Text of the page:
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During the 14th century Shogunate, a samurai warrior might perfume his helmet and armor with incense to achieve an aura of invincibility (as well as to make a noble gesture to whomever might take his head in battle).

It wasn't until the Muromachi Era during the 15th and 16th century that incense appreciation (kōdō) spread to the upper and middle classes of Japanese society.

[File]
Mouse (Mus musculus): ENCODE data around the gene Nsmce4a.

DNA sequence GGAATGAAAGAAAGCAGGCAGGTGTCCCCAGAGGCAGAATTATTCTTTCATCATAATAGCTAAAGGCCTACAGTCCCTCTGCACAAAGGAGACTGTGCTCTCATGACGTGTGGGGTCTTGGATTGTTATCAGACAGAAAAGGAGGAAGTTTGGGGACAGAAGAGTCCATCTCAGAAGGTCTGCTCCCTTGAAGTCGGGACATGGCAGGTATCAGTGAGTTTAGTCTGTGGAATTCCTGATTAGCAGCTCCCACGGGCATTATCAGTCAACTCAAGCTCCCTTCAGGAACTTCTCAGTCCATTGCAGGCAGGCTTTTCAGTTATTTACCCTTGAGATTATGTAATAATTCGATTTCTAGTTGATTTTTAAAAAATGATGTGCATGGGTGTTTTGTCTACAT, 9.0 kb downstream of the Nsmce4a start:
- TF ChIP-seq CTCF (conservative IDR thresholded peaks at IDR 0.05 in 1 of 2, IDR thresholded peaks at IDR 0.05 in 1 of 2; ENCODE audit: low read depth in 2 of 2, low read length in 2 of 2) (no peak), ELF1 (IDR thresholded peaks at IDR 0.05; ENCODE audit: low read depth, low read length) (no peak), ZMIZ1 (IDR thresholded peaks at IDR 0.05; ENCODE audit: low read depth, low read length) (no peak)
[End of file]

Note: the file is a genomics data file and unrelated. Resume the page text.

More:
Incense was burnt to counteract or obscure malodorous products of human habitation, but was widely perceived to also deter malevolent demons and appease the gods with its pleasant aroma.

Resin balls were found in many prehistoric Egyptian tombs in El Mahasna, furnishing tangible archaeological substantiation to the prominence of incense and related compounds within Egyptian antiquity.

For example, sage and cedar were used by the indigenous peoples of North America.